On Centennial Campus, off of Main Campus Drive, is a newly created apiary made up from eight honeybee hives that house close to 60,000 bees each. The hives were installed by Bee Downtown, a local bee management company founded and run by NC State alumna, Leigh-Cathryn Bonner, who swears the bees won’t sting as long as you don’t get too close.
Bonnor has been operating her company, Bee Downtown, since her junior year of college. The company installs and maintains bee hives for businesses and cities, which both helps to rebuild the turbulent American bee population and in turn, also creates a green marketing tool for the businesses who sponsor the hives.
“Our mission is truly at the core about education,” Bonner said. “Teaching people in urban areas about agriculture and where food comes from, and getting people to have the ability to experience agriculture on a daily basis in a way that is really fun and inviting.”
Bonner said that her company is often misidentified as a nonprofit because of their altruistic, environmental goals, but that when companies sponsor a hive from her company, they are paying for the installation and maintenance of the hives, as well as tours and, of course, access to the honey produced. Bee Downtown has established apiaries in locations like Rocky Mount Mills, the North Carolina Museum of Art and now Centennial Campus.
The Centennial Apiary, established back in April, is what Bonnor calls a “community apiary.” It is not located on the primary sponsor’s property, but instead on NC State’s campus.
Leah Burton, the director of Centennial Campus Partnerships and Industry Alliances, said that the process of getting the hive on Centennial began last Fall when the campus was contacted by Bandwidth, the apiary’s primary sponsor and a call networking company operating on Centennial Campus. According to Burton, bandwidth houses four to five hundred employees on campus.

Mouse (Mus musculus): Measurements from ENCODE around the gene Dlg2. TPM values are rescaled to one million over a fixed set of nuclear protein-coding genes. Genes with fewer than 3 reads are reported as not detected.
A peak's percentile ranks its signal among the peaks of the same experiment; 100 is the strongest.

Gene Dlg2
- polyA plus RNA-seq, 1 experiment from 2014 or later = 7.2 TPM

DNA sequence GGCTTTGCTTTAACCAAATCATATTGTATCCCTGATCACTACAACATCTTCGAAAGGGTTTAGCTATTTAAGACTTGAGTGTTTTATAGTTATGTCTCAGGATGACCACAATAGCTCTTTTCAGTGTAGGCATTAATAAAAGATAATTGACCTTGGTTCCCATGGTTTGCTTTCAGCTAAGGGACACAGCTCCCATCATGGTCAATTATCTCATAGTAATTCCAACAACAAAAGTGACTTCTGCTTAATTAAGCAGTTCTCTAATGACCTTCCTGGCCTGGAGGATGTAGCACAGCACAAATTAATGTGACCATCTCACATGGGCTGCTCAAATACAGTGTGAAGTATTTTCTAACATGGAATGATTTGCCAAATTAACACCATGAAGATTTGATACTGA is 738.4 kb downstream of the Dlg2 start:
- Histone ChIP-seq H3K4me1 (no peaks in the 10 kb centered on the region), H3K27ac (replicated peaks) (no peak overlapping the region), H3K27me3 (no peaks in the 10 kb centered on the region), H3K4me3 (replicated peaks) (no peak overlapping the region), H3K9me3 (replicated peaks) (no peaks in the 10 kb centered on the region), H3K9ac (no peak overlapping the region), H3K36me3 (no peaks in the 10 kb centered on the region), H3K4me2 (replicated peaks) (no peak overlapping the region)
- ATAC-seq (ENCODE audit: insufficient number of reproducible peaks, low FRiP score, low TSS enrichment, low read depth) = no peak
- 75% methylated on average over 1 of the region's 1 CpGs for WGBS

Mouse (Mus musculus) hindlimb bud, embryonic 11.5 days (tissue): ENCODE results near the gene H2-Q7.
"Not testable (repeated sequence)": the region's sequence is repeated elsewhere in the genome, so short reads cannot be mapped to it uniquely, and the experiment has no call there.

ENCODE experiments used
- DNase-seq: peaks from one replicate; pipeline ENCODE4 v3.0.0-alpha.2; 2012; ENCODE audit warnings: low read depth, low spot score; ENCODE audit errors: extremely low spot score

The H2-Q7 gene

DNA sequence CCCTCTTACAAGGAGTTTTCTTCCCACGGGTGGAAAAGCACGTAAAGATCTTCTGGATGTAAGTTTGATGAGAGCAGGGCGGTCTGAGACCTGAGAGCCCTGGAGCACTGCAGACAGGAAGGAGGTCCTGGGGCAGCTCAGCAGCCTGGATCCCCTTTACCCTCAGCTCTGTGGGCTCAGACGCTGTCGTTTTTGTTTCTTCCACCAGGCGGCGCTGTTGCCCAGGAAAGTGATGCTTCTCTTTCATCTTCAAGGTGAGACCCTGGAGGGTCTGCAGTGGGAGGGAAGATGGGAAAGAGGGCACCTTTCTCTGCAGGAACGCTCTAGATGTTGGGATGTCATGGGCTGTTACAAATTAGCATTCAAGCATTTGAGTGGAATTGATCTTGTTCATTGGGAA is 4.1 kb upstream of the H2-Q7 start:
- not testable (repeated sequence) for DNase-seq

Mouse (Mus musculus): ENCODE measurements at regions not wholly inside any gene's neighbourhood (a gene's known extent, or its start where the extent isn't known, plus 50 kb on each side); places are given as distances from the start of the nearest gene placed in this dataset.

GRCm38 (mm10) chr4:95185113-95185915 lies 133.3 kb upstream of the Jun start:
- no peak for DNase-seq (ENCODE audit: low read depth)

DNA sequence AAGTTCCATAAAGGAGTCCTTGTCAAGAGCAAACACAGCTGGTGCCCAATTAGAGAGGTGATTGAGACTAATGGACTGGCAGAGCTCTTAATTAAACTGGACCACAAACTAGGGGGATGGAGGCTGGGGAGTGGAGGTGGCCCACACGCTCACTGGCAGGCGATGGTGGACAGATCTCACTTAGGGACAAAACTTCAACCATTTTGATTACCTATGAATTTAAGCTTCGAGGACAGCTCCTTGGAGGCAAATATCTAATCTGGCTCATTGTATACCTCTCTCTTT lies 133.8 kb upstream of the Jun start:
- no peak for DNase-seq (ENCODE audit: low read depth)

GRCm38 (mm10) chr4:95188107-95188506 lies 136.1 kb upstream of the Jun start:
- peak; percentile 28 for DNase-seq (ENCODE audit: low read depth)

“We began talking about different buildings that her hives could go on top off because that was her [Bonner’s] first model — putting her hives on top of buildings in downtown Durham, but the more we talked about it, the more we thought that ‘gosh there’s plenty of other places on campus and maybe some areas that might be a little more accessible to the public,’” Burton said.
Three of the eight honeybee hives are sponsored by Bandwidth. The remaining five are split amongst other sponsors, including the Freudenburg IT company and Andy Albright, a member of the NC State Entrepreneurship Initiative’s advisory board. The NC State Entrepreneurship Initiative also sponsored a hive, as did the Non Profit Institute and the student-run SOUL Garden.
Bonner said that companies who sponsor Bee Downtown hives often tour potential clients at the hives.
“Normally with these sort of meetings, your inside sitting at tables all day and it’s tiring,” Bonner said. “For people to have a break to say ‘hey we’re going to go look at these bee hives, this is why Bandwidth is so cool, they care about the environment, our employees love it and people remember Bandwidth.’ They [clients] remember that meeting compared to other meetings.”
Bonner said that, during peak bee season, one hive can house up to 60,000 bees, but that the majority of the bees stay in the beehive.
“Only the oldest bees go out to leave and forage,” Bonner said. “It’s not like we’ve introduced a million stinging darts to Hunt Library. Bees can fly up to three miles, so they’ll be out there working, not just at Hunt.”
Burton said the partnership is unique in nature because it highlights Centennial Campus’ status as a learning lab, or an ecosystem that, itself, can be studied. Observing how the bees influence the Soul Garden and other various pollinator gardens on Centennial Campus is a good teaching tool, according to Burton.
“After this experience, we are really keen to look for additional opportunities where we can use Centennial Campus as an example for sustainability,” Burton said.